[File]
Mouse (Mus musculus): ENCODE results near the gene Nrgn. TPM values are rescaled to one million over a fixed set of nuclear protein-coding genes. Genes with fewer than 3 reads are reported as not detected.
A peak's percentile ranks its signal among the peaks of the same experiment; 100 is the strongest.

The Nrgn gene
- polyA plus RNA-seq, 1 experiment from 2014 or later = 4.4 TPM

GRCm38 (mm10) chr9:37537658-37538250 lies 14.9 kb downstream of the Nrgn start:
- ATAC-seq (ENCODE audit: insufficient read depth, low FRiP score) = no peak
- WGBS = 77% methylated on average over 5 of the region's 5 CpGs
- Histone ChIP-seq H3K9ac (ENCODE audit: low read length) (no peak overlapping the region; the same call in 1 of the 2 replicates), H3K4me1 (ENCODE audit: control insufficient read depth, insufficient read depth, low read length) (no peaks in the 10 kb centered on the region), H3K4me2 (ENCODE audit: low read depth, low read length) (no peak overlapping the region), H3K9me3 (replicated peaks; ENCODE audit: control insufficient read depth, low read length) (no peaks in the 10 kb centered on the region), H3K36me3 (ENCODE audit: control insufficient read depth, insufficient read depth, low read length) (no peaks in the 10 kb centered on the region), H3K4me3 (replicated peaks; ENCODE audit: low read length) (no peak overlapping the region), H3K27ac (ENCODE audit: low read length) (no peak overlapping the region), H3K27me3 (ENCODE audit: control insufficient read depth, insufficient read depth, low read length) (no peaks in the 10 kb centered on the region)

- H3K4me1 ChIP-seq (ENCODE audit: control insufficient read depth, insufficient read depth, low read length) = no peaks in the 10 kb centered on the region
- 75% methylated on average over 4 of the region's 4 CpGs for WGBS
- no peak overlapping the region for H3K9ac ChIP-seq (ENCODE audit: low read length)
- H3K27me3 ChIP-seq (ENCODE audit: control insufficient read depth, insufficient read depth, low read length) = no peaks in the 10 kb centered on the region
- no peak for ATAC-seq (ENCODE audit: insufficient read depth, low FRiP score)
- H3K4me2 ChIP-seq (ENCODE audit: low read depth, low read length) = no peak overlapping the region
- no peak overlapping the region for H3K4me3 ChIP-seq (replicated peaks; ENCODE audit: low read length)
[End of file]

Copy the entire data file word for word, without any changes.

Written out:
Mouse (Mus musculus): ENCODE results near the gene Nrgn. TPM values are rescaled to one million over a fixed set of nuclear protein-coding genes. Genes with fewer than 3 reads are reported as not detected.
A peak's percentile ranks its signal among the peaks of the same experiment; 100 is the strongest.

The Nrgn gene
- polyA plus RNA-seq, 1 experiment from 2014 or later = 4.4 TPM

GRCm38 (mm10) chr9:37537658-37538250 lies 14.9 kb downstream of the Nrgn start:
- ATAC-seq (ENCODE audit: insufficient read depth, low FRiP score) = no peak
- WGBS = 77% methylated on average over 5 of the region's 5 CpGs
- Histone ChIP-seq H3K9ac (ENCODE audit: low read length) (no peak overlapping the region; the same call in 1 of the 2 replicates), H3K4me1 (ENCODE audit: control insufficient read depth, insufficient read depth, low read length) (no peaks in the 10 kb centered on the region), H3K4me2 (ENCODE audit: low read depth, low read length) (no peak overlapping the region), H3K9me3 (replicated peaks; ENCODE audit: control insufficient read depth, low read length) (no peaks in the 10 kb centered on the region), H3K36me3 (ENCODE audit: control insufficient read depth, insufficient read depth, low read length) (no peaks in the 10 kb centered on the region), H3K4me3 (replicated peaks; ENCODE audit: low read length) (no peak overlapping the region), H3K27ac (ENCODE audit: low read length) (no peak overlapping the region), H3K27me3 (ENCODE audit: control insufficient read depth, insufficient read depth, low read length) (no peaks in the 10 kb centered on the region)

- H3K4me1 ChIP-seq (ENCODE audit: control insufficient read depth, insufficient read depth, low read length) = no peaks in the 10 kb centered on the region
- 75% methylated on average over 4 of the region's 4 CpGs for WGBS
- no peak overlapping the region for H3K9ac ChIP-seq (ENCODE audit: low read length)
- H3K27me3 ChIP-seq (ENCODE audit: control insufficient read depth, insufficient read depth, low read length) = no peaks in the 10 kb centered on the region
- no peak for ATAC-seq (ENCODE audit: insufficient read depth, low FRiP score)
- H3K4me2 ChIP-seq (ENCODE audit: low read depth, low read length) = no peak overlapping the region
- no peak overlapping the region for H3K4me3 ChIP-seq (replicated peaks; ENCODE audit: low read length)